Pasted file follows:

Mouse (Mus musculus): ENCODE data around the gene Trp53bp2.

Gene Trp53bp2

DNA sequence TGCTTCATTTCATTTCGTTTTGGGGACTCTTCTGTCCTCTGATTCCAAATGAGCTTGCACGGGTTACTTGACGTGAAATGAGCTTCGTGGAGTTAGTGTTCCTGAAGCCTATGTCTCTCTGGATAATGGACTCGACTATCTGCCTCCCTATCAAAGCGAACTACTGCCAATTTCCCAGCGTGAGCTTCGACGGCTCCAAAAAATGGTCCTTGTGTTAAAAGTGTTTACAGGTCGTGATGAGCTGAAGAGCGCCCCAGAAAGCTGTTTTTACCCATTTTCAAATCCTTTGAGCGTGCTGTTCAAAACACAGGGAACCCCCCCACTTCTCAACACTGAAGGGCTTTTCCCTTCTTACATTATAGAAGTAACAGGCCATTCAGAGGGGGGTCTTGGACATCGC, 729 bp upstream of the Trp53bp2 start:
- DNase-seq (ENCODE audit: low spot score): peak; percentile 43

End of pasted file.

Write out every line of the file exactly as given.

Mouse (Mus musculus): ENCODE data around the gene Trp53bp2.

Gene Trp53bp2

DNA sequence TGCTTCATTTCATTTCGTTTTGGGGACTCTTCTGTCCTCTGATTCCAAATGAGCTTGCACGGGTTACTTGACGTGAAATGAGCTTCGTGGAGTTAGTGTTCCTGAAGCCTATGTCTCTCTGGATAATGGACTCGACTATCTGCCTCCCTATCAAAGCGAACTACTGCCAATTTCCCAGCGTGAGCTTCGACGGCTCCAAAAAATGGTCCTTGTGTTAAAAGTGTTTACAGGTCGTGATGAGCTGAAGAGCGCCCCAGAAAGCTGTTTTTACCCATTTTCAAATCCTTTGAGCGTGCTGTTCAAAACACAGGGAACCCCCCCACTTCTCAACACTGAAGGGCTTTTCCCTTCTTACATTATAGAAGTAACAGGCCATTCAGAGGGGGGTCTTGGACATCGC, 729 bp upstream of the Trp53bp2 start:
- DNase-seq (ENCODE audit: low spot score): peak; percentile 43